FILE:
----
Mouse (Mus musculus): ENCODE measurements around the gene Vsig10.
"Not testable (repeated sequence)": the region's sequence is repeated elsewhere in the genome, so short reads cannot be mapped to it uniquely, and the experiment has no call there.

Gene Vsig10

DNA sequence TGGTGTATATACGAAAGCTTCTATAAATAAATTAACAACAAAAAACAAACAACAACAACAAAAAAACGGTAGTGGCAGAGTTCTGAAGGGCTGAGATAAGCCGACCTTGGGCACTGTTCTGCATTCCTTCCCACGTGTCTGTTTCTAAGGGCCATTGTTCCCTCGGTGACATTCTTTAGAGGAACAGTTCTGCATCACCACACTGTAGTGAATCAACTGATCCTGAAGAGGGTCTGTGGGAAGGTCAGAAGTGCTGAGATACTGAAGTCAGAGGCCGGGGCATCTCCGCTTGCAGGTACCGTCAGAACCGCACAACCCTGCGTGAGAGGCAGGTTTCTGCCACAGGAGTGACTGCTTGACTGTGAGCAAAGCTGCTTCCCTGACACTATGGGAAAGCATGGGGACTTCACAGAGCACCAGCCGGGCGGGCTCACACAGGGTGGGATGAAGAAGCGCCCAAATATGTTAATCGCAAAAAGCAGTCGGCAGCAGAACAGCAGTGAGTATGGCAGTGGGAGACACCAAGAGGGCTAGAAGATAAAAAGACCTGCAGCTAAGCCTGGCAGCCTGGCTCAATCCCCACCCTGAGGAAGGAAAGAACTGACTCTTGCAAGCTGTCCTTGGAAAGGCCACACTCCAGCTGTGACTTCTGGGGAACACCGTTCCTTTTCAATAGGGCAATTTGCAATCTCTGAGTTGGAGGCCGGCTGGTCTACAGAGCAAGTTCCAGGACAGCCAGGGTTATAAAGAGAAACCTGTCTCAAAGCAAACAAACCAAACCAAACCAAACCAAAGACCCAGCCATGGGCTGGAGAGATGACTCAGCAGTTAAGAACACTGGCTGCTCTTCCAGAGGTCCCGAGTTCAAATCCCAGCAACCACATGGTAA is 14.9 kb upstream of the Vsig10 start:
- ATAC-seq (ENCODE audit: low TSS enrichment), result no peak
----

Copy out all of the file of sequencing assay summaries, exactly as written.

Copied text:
Mouse (Mus musculus): ENCODE measurements around the gene Vsig10.
"Not testable (repeated sequence)": the region's sequence is repeated elsewhere in the genome, so short reads cannot be mapped to it uniquely, and the experiment has no call there.

Gene Vsig10

DNA sequence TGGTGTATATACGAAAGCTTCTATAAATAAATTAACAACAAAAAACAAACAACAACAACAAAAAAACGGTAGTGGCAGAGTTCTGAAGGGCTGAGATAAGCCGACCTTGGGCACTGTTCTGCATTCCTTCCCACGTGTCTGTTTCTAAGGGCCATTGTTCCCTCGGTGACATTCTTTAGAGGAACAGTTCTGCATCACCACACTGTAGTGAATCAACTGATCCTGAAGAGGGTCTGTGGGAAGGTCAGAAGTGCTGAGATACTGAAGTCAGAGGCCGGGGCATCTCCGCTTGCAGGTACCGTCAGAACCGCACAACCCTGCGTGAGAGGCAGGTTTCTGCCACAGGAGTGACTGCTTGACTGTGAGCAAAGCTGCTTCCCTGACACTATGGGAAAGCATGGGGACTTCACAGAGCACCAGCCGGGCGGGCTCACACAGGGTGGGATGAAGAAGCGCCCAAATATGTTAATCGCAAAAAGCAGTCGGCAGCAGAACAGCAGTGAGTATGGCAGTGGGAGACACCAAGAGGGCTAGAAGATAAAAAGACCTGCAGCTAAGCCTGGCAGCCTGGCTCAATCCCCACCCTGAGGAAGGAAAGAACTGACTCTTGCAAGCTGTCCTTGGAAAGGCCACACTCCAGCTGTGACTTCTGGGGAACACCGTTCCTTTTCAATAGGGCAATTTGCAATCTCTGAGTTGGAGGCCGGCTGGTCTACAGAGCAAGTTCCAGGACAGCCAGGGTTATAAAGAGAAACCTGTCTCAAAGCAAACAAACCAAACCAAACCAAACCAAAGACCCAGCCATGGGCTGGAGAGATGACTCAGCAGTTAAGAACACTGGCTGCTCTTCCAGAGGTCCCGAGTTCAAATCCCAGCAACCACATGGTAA is 14.9 kb upstream of the Vsig10 start:
- ATAC-seq (ENCODE audit: low TSS enrichment), result no peak